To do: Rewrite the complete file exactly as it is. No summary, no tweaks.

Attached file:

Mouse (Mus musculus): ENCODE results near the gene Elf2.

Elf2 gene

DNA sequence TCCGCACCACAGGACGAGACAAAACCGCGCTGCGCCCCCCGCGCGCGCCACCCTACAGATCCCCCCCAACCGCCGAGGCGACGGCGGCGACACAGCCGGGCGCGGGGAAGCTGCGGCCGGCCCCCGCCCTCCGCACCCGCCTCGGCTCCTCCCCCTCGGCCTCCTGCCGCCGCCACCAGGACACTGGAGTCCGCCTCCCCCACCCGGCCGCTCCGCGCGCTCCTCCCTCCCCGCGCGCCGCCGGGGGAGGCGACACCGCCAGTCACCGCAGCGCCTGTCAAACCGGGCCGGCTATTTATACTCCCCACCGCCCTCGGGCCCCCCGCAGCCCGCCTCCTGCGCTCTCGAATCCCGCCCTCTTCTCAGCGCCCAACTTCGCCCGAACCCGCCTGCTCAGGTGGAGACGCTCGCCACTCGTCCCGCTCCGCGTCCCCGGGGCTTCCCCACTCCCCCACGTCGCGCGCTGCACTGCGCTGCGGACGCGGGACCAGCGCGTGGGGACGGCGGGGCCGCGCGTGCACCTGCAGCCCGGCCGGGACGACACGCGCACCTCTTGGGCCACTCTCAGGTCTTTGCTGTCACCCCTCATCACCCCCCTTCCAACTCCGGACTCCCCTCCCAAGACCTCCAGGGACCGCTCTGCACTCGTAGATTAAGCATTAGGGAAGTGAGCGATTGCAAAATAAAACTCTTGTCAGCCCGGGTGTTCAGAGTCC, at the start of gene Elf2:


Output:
Mouse (Mus musculus): ENCODE results near the gene Elf2.

Elf2 gene

DNA sequence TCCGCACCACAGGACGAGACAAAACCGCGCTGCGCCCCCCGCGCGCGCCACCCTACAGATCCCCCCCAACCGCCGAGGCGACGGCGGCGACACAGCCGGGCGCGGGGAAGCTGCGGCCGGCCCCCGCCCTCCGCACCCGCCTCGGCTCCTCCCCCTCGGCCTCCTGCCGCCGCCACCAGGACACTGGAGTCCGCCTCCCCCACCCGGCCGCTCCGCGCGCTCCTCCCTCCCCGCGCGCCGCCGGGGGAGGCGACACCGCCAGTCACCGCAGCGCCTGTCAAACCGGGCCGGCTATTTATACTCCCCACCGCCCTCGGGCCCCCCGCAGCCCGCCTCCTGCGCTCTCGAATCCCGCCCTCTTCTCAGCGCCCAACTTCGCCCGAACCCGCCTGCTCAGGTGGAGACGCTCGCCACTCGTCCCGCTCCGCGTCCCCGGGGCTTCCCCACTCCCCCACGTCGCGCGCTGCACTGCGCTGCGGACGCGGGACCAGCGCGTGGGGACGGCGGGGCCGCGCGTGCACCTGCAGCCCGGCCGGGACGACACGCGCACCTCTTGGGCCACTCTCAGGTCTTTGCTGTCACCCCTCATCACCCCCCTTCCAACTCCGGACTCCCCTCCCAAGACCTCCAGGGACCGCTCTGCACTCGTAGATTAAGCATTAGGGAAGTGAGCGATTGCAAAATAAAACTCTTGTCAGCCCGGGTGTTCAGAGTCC, at the start of gene Elf2: